State of Conservation (SOC)
Serengeti National Park
UNESCO Extra-Budgetary Funds
International Assistance granted to the property
Requests Approved: 0
Total Amount Ap proved: 59,500USD
|1999|| Project Planning Workshop for Strengthening Institutional ...
Reapproval: 24 Jan, 2001 (n°1368 - 8,883 USD)
|1999||UNESCO'S Toyota LandCruisers originally destined for Democratic ...||10,000 USD|
|1990||Additional contribution towards the purchase of a film-van for ...||12,000 USD|
|1989||Purchase of a film-van and accessories for Serengeti National Park||30,000 USD|
Factors* affecting the property identified in previous reports
- Rapidly growing human population
- Poorly designed ad-hoc tourism development projects
- Need to strengthen the coordination with the trans-border Masai Mara Reserve in Kenya
Current conservation issues
Previous deliberations: Ngorongoro Conservation Area was included in the List of World Heritage in Danger in 1984 due to poaching and threats posed by illegal agricultural encroachments. Continuous monitoring and technical assistance projects contributed towards improving the state of conservation leading to the removal of the site from the List of World Heritage in Danger in 1989.
New information: IUCN’s East African Regional Office has been approached by a consultancy firm working with the Tanzanian Ministry of Works to provide input to a feasibility study on a gravel access road to Loliondo (the administrative centre of the Ngorongoro District). Four routes are being considered for upgrading. Two of the routes proposed would pass through the Ngorongoro Conservation Area. The other route would cut across the eastern end of Olduvai Gorge. However, there are two other possible alignments that start from Monduli and Mto-wa-Mbu. The two roads would come together near Engaruka, from where the road would pass between Lake Natron and Oldonyo Lengai volcano before ascending the Rift Valley escarpment towards Loliondo. IUCN has welcomed the consultative approach taken by the Government of Tanzania in the planning phase of this road. IUCN considers that options should be carefully considered and should take fully into account potential impacts on the values of these two sites.
Analysis and Conclusion
Link to the decision
The Bureau examined specific requests for international assistance and took the following decisions.
Kazakhstan, Kyrgyzstan, Tajikistan, Turkmenistan and Uzbekistan - "Training for Nomination of Natural and Mixed Properties as World Heritage in Central Asia" (Training Assistance) - US$ 29,440 requested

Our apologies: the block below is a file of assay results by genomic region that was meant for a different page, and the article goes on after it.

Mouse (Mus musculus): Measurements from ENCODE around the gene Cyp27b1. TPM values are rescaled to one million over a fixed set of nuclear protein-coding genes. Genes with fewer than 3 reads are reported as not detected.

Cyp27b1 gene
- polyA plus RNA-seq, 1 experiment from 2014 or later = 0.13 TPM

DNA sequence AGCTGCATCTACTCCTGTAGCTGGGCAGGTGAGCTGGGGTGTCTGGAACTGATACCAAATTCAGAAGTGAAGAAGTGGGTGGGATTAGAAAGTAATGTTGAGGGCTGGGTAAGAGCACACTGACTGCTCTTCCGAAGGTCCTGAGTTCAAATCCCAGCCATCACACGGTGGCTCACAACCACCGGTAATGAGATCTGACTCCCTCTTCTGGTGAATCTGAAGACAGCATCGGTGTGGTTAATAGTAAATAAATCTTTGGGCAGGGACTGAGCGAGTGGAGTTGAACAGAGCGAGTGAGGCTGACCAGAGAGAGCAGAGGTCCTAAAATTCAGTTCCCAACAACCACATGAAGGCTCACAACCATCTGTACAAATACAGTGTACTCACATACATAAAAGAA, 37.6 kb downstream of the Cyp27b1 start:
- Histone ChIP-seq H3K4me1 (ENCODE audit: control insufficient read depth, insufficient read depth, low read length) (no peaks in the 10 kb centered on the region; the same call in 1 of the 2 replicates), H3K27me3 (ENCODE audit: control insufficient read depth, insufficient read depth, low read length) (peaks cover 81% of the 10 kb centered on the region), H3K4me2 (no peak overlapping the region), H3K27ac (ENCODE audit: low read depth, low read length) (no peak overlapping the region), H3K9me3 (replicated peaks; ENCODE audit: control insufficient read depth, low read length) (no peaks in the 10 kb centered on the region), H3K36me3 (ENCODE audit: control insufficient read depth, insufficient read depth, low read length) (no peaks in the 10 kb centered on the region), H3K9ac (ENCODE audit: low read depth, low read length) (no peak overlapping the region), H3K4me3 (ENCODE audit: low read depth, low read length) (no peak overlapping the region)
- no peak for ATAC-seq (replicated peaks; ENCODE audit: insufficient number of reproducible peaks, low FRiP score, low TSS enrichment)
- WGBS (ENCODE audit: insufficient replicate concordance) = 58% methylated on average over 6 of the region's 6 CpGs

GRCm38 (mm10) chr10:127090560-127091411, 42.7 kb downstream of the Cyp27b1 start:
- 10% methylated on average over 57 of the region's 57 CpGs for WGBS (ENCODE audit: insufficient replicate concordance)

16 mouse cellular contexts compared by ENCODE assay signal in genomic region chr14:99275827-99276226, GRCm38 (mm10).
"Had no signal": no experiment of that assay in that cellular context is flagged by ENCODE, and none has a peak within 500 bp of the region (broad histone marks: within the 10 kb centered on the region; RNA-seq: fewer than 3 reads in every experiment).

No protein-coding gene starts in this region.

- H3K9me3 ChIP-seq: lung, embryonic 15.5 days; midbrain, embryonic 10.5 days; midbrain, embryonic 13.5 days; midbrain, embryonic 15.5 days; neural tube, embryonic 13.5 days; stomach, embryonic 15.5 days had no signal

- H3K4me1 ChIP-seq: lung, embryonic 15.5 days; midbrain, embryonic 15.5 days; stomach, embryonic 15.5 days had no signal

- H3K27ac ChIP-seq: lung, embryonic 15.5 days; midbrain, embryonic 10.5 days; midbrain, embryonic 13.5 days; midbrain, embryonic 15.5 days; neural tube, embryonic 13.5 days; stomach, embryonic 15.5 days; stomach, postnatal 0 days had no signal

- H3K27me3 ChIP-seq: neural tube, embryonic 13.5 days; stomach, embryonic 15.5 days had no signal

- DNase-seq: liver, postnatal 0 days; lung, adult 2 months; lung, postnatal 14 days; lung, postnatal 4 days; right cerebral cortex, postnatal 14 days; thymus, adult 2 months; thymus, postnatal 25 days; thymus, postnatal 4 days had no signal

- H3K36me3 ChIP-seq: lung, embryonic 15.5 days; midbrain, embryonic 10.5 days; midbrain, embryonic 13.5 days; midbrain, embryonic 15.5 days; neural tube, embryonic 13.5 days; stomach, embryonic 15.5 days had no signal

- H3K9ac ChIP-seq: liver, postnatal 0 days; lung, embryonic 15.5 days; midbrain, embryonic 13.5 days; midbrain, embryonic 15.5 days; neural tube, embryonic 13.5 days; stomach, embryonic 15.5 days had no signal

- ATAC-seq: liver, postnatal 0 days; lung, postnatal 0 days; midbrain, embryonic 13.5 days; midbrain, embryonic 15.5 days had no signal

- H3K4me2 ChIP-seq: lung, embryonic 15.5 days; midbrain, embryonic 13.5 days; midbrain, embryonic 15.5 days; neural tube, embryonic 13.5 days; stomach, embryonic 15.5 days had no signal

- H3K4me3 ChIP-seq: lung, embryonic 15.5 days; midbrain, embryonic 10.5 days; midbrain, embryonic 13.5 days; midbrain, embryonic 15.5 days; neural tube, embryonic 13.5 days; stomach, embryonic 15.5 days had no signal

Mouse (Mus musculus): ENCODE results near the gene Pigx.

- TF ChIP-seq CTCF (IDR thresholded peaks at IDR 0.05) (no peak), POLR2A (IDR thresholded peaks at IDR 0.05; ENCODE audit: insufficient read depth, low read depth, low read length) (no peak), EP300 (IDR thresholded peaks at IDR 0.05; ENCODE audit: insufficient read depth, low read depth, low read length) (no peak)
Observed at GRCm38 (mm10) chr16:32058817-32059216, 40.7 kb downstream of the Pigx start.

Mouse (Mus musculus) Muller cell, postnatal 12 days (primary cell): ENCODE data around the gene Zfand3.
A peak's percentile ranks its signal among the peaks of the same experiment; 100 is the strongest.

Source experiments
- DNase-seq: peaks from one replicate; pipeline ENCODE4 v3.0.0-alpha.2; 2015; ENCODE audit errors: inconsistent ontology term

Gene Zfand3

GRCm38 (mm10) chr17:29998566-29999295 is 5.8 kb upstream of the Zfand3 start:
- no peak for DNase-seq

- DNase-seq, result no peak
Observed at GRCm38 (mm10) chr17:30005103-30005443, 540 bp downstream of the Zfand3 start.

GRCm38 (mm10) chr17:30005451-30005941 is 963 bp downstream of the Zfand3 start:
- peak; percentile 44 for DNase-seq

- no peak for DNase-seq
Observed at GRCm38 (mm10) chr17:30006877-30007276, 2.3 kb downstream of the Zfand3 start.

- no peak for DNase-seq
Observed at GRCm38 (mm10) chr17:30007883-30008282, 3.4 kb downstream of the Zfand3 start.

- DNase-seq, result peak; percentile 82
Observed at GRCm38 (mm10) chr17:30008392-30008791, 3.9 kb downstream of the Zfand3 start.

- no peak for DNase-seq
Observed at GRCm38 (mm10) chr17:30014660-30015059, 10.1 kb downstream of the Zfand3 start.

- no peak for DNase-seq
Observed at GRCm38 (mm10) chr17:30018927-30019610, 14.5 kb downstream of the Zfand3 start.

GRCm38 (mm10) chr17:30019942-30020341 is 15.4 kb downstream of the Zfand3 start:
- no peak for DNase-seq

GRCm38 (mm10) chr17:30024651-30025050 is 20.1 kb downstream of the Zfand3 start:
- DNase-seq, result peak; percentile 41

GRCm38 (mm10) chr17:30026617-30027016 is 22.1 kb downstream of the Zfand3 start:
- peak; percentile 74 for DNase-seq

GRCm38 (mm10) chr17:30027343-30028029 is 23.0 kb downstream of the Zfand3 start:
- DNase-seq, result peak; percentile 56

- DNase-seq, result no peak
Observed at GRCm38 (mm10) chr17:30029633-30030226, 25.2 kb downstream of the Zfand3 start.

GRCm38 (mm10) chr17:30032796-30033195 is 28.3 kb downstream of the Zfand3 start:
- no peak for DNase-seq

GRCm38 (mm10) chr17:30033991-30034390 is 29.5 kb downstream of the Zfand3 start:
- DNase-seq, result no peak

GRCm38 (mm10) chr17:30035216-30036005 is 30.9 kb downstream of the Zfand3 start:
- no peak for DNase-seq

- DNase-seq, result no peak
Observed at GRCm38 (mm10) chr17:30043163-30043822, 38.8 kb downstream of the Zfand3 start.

The Bureau approved an amount of US$ 29,440 from the natural heritage training funds for this project, subject to the WWF Russia Programme (WWF-PRO) confirming, before 31 October 1999, that it has been successful in raising the balance of US$ 29,900 needed for the implementation of the project.
The Bureau also recommended that WWF-PRO submit to the World Heritage Centre, a list of organisations providing cash and in-kind contributions to meet the balance of US$ 29,900 needed for the project and a full list of the central Asian participants to be involved in the implementation of the project.
Regional - "Asia Pacific Training Workshop on Integrated Conservation and Development Planning: the role of Multilateral Agreements Related to Biological Diversity" (Training Assistance) - US$ 30,000 requested
The Bureau approved a sum of US$ 30,000 for this project and requested the World Heritage Centre and IUCN to negotiate with developed States Parties in Europe and North America to support the participation of their site managers and use the savings thus obtained to support as many site managers as possible from developing countries of Africa, Asia and Latin America.
The Bureau also recommended that preference be given to choosing managers of sites that have the twin designations of World Heritage and Biosphere Reserves, to the extent possible.
Democratic Republic Republic of Congo - "Support to Resident Staff in the World Heritage sites in Danger – Garamba, Kahuzi Biega and Virunga National Parks and the Okapi Faunal Reserve" (Emergency Assistance) - US$ 105,000 requested
The Bureau approved the sum of US$ 105,000 for paying staff salaries allowances, purchase of equipment and undertaking training, construction of guard posts and monitoring activities benefiting the four sites.
The Bureau decided that US$ 105,000 shall comprise of the following budget components:
US$ 75,000 as emergency assistance using the US$ 50,471 of non-earmarked funds available under the 1999 allocation and transferring US$ 24,529 from the unspent amount of US$ 167,863 available under technical co-operation for natural heritage;
US$ 30,000 as technical co-operation from the remaining balance of US$ 143,334 remaining unspent under technical co-operation for natural heritage, after a sum of US$ 24,529 has been transferred to emergency assistance as indicated above.
In addition the Bureau: